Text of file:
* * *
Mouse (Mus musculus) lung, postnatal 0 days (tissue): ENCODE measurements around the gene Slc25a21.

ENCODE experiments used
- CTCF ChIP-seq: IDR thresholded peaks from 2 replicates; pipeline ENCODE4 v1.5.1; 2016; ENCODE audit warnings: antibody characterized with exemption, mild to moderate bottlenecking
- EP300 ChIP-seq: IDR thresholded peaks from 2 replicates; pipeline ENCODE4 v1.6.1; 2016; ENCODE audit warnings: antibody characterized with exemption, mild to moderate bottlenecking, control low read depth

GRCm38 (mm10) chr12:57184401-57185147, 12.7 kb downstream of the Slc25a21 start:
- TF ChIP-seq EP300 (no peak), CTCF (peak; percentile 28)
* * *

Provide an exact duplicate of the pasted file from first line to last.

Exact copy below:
Mouse (Mus musculus) lung, postnatal 0 days (tissue): ENCODE measurements around the gene Slc25a21.

ENCODE experiments used
- CTCF ChIP-seq: IDR thresholded peaks from 2 replicates; pipeline ENCODE4 v1.5.1; 2016; ENCODE audit warnings: antibody characterized with exemption, mild to moderate bottlenecking
- EP300 ChIP-seq: IDR thresholded peaks from 2 replicates; pipeline ENCODE4 v1.6.1; 2016; ENCODE audit warnings: antibody characterized with exemption, mild to moderate bottlenecking, control low read depth

GRCm38 (mm10) chr12:57184401-57185147, 12.7 kb downstream of the Slc25a21 start:
- TF ChIP-seq EP300 (no peak), CTCF (peak; percentile 28)